Does IndyCar really need more power?

Since there is zero relevance between an IndyCar engine and a passenger car engine (not even a single bolt is interchangeable) why not remove the turbo, add two cylinders, have an engine that screams like the old F1 engines. IndyCar would surpass F1 in popularity almost overnight.
Since there is zero relevance between an IndyCar engine and a passenger car engine (not even a single bolt is interchangeable) why not remove the turbo, add two cylinders, and have an engine that screams like the old F1 engines. IndyCar would surpass F1 in popularity almost overnight.

At a press conference at the St. Petersburg GP Art St. Cyr, head of Honda Performance Development, said the new engines in IndyCar slated for 2020 or ’21 will remain similar to the current layout, but that it wants IndyCar to consider a updated architecture to allow development.

IndyCar currently uses 2.2-liter turbocharged V6 engines that make 550-700bhp.

Are the cars too slow? No.

Will more HP ruin the racing? Probably.

Will more HP cause more violent crashes? Probably.

Is there even a single bolt in an IndyCar engine that is the same as their passenger car engine? Nope

Therefore, is there any relevance whatsoever to a passenger car? Nope.

Honda has already gone on the record as being against hybrids.

Art St. Cyr, head of Honda Performance Developments, says he isn’t expecting huge changes in engine design.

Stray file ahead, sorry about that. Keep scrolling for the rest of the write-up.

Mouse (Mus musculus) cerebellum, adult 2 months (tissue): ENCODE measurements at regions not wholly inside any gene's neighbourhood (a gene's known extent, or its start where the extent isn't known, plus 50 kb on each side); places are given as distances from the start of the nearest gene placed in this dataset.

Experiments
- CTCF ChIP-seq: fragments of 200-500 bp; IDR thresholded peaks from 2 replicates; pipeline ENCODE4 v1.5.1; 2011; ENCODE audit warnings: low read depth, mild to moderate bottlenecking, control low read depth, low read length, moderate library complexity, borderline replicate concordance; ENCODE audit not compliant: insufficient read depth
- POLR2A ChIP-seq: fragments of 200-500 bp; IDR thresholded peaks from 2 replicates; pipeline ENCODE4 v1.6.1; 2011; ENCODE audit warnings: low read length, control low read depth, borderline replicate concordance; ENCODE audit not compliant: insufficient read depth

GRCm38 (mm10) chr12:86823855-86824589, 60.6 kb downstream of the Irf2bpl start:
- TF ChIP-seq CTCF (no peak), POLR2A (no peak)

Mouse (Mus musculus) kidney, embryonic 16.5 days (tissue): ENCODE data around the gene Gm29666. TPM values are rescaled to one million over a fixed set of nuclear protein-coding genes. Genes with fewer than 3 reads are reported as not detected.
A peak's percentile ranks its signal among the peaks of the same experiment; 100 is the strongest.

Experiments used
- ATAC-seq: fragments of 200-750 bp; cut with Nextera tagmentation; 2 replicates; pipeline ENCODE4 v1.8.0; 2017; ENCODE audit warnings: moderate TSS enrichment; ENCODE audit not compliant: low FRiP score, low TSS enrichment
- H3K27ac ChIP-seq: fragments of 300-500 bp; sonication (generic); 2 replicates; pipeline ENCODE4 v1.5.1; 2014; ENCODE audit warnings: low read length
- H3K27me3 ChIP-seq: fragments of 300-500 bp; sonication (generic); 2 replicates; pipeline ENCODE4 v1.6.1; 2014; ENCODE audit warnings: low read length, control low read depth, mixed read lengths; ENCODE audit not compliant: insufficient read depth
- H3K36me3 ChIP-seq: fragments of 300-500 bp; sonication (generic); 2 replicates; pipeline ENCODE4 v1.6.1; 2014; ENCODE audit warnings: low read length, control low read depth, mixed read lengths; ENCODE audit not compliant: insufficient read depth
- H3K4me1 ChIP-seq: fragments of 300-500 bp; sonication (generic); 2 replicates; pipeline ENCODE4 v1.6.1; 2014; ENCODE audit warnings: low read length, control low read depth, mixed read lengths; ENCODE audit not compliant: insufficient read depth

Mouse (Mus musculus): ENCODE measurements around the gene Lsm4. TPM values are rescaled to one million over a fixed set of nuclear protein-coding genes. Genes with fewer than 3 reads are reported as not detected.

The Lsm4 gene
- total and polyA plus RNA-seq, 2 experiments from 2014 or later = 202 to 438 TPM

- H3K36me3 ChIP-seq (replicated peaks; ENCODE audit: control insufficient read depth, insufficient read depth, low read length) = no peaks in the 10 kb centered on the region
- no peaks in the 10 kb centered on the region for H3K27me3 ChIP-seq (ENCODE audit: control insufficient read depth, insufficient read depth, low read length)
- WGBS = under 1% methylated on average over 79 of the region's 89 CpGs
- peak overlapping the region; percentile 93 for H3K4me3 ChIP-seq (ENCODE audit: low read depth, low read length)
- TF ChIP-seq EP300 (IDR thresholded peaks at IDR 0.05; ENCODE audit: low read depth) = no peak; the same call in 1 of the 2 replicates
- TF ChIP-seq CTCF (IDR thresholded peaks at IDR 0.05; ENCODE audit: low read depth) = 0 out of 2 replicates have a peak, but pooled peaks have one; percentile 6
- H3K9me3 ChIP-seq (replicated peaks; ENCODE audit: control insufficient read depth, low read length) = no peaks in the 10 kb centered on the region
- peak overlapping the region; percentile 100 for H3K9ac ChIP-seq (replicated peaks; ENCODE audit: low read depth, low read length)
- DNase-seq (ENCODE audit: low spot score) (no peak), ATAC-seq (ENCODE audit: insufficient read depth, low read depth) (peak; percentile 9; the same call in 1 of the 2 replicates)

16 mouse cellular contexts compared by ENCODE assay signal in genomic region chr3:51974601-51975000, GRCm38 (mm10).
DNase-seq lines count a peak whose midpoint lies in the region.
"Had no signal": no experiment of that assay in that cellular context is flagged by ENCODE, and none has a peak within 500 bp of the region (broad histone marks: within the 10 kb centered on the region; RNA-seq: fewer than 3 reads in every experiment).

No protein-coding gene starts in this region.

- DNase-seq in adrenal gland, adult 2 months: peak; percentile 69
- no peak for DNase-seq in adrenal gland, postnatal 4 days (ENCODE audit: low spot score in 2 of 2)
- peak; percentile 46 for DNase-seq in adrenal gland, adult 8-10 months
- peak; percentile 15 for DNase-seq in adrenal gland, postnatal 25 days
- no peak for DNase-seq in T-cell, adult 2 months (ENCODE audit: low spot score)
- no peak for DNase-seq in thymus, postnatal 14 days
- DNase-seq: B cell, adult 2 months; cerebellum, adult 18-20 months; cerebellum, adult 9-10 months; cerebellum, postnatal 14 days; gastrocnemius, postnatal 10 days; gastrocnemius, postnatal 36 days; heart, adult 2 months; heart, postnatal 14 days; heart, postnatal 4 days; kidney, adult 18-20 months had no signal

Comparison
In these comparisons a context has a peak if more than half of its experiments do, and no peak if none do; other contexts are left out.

“It really depends on what we're trying to do as a series," he said. “Do we want faster cars, slower cars? We're working with the other manufacturer [Chevrolet] right now in determining what makes the most sense for the series depending on what the goals are.

“Now, I don't expect huge changes. We're not going to be 12-cylinder hybrids with energy recovery. We're not going to have that stuff. I imagine the package will be similar."

“Obviously, we want to make enough change that it requires kind of a reset in what we're doing," he said. This reset would allow a third manufacturer to come in on more equal footing.

“With this engine, this is the seventh year. When you come up with a new engine, you have a capability to do some development. Every year you have less and less development available.

“When we started developing this engine, we were sole supplier. So, creating a bunch of power was not really in our mindset. Now that we're making more and more power every year, we're really on the edge of the reliability of these engines as well.

“Now that we know there is competition, now that we know competition is here to stay, we want a chance to really rethink how we develop the engine from the start. Obviously new blocks, heads, those types of things. How do we prepare for an increasing power era?

“As far as specifics, those things still have to be worked out. Really from a philosophical standpoint, it's a different starting point for us and any manufacturer that wants to join this next era."

Fans beg for engines that sound like the video below, yet F1 and IndyCar ignore what the fans want as they are beholden to the manufacturers whims. IndyCar should become a marketing machine with a huge fanbase and huge TV ratings – do what drives a big fanbase, not what some nerdy engineer wants.

Turn up the volume and listen to what the fans want IndyCar. We challenge Honda and Chevy to build an engine without turbos that makes the same HP, has the same longevity (miles between rebuilds), revs to 13,000+ RPM and gets the same fuel mileage as today's V6 turbo. Oh, and add KERS, which does not ruin the sound of this screaming V8 and is VERY relevant to passenger cars. Are your engineers good enough? You want an engineering challenge for development? There you have it.

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